Celgene Corp. today begins enrolling AIDS patients whosuffer from cachexia, a form of wasting, in its expandedaccess program for Synovir (thalidomide).

Celgene officials said they are optimistic about thewidening use of Synovir which they see as a link to thedevelopment of anti-inflammatory biotech drugs.

The expanded access program was approved by theFDA's Division of Anti-Viral Drug Products, locatedwithin the Center for Drug Evaluation and Research, onMonday under an open label, compassionate use protocol.

The new program complements Celgene's placebo-controlled double-blind Phase II clinical trial of Synovirwhich also is testing its efficacy in inducing weight gainin patients suffering from AIDS wasting. The open accessprogram has broader enrollment criteria than the clinicaltrial and will accept patients who also have otherconditions such as opportunistic infections, neoplasms,diarrhea and cirrhosis, said Celgene president and chiefoperating officer, Sol Barer. Also, patients who havefinished the Phase II clinical trial or are more than onehour away from a treatment center also are eligible toenroll in the expanded access program.

While the clinical trial is testing dosages of 100 mg and200 mg, the open access program will randomize patientsto 50 mg or 200 mg doses of Synovir. Initial response tothe therapy will be assessed at four weeks. Patients whofail to improve on the low dose can convert to the higherlevels. Celgene, based in Warren, N.J., said patients maycontinue therapy indefinitely.

Barer said the open access program was a "positiveindication that the drug is moving forward. We are in themidst of discussions with the FDA about convertingSynovir Phase II clinical studies to a pivotal trial," he toldBioWorld Today.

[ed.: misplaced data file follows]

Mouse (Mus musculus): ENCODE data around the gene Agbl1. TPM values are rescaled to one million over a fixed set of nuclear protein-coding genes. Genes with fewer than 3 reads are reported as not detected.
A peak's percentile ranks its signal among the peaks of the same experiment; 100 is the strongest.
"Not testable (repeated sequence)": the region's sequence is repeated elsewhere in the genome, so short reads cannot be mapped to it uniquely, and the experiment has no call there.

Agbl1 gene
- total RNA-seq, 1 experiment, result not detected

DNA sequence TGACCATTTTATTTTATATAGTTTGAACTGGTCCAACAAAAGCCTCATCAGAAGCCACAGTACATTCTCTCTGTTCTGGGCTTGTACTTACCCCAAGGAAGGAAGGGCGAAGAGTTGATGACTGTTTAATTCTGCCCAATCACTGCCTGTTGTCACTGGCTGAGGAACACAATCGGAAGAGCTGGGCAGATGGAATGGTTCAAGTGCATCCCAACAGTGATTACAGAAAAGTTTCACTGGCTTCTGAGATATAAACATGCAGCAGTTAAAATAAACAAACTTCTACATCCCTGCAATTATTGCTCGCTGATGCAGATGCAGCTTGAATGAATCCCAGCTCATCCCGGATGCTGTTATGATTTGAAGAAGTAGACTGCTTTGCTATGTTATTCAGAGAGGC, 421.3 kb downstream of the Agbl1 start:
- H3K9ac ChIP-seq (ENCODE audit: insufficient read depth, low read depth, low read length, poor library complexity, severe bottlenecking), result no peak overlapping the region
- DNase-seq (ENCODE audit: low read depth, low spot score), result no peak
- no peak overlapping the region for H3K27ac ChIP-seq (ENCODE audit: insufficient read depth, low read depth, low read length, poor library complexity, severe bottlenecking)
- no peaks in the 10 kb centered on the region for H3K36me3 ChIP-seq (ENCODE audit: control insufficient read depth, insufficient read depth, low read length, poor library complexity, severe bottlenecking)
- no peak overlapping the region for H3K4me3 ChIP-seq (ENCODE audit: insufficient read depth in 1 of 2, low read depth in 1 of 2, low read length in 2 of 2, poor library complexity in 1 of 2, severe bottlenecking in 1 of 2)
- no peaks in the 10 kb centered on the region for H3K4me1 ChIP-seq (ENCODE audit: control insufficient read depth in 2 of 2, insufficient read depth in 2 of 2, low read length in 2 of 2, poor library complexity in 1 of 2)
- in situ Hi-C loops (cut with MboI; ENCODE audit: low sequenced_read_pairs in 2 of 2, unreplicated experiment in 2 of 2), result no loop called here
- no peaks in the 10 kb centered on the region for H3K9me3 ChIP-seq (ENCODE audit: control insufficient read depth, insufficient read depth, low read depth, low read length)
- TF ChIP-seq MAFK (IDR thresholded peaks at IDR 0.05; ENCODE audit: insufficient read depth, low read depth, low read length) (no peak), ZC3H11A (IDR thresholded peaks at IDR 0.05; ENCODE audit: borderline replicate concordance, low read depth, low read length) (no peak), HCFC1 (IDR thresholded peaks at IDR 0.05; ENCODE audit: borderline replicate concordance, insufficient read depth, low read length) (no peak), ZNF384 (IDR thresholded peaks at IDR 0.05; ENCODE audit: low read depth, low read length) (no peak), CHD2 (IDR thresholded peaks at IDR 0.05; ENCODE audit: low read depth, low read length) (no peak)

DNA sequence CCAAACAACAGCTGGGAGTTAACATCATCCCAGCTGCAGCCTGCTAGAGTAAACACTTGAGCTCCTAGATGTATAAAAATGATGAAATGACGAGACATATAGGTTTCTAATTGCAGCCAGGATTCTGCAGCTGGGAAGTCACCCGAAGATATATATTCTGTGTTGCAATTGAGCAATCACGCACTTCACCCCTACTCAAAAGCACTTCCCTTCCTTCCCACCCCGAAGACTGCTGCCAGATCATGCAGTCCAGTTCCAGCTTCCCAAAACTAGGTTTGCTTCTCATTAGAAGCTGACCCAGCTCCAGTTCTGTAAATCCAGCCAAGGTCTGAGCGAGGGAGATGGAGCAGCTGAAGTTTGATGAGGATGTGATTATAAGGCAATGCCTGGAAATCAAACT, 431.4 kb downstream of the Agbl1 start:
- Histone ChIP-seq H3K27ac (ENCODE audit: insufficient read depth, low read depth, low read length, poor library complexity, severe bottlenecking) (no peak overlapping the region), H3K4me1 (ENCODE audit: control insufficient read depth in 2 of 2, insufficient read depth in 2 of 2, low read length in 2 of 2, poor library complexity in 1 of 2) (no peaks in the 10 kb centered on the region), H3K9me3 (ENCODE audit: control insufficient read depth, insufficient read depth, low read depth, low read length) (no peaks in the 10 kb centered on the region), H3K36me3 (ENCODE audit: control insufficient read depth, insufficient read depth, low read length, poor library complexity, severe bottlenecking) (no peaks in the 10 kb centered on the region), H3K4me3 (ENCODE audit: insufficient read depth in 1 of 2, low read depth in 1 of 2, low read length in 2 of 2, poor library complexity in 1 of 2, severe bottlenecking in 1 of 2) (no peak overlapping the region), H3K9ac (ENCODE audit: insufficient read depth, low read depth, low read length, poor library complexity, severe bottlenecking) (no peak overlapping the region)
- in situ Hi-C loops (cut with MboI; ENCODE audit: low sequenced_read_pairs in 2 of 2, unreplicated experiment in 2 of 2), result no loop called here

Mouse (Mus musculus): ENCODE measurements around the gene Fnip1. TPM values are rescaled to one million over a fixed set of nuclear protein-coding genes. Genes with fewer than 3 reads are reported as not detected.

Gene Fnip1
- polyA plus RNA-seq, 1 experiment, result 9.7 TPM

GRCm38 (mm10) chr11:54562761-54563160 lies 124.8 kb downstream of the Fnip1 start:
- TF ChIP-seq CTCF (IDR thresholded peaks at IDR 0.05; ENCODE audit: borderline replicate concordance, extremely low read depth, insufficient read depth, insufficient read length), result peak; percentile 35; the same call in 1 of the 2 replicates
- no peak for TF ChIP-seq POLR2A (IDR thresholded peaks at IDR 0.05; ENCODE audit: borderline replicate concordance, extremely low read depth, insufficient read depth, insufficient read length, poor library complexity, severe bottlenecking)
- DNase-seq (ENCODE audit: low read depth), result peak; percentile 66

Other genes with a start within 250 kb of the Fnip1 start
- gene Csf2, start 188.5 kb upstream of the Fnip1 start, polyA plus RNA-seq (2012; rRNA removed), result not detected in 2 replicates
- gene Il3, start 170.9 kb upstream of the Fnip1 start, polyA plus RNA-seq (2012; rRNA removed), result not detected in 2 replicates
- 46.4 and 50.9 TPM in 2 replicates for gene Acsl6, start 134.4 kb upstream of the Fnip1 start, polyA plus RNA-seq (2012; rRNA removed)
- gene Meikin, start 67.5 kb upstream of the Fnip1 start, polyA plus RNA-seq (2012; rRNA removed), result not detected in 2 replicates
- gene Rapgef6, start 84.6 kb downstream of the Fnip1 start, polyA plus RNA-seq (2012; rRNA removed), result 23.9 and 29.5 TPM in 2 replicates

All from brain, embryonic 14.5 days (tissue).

Only two drugs are currently available to treat wasting.Megace, formerly used to treat women with breast cancer,has been associated with some weight gain. Humangrowth hormone, now in Phase III clinical trials, also hasbeen used to treat cachexia. But human growth hormoneis far costlier than Synovir. Its manufacturers charge theFDA $11,000 for each three-month course of treatment,said Barer.

Celgene has applied to the FDA for cost recovery in theuse of Synovir in the expanded access program. Detailsabout what costs will be covered by the FDA will bemade public later, said Barer.

The FDA approved Celgene's inclusion of womencapable of bearing children in the expanded accessprogram to collect information about the differingphysiological response of women to the drug and possibleharmful effects on their reproductive capacity. Womenparticipating in the expanded access program must agreeto practice both barrier and oral steroids contraception.

Celgene sees its testing of Synovir as a "link to theimmune system," said Barer. "Synovir theoretically canmodulate the levels of TNFalpha," (tumor necrosis factoralpha), the hormone-like protein thought to causeautoimmune disorders and immunological conditionssuch as lupus, rheumatoid arthritis, inflammatory boweldisease and graft-versus-host (GVH) disease in organtransplant recipients.

Celgene is testing Synovir's ability to reduce the body'santi-inflammatory response in other conditions. Inaddition to the Phase II clinical trial involving AIDSpatients with cachexia, the product is involved in pilotstudies to measure its efficacy in reducing the effects ofcachexia in cancer and rheumatoid arthritis patients.

"Celgene's hurdle is to isolate the teratogeniccomponents of thalidomide from its anti-TNFalphaproperties," said Matthew Tarosky, thalidomide projectmanager in the FDA's Division of Anti-Viral DrugProducts.

Celgene scientists expect the Synovir clinical studies willenhance development of a new class of relatedcompounds that are even more efficacious in reducing thebody's anti-inflammatory response. These anti-TNFalphacompounds will be "more potent versions of the parentcompound," said Barer.

Animal studies of the anti-TNFalpha drugs already havebegun. Johns Hopkins University is operating apreclinical trial in patients with GVH. Celgene expects totake the anti-TNFalpha drugs to the investigational stagein 1996, Barer said. n

-- Michele L. Robinson Washington Editor

(c) 1997 American Health Consultants. All rights reserved.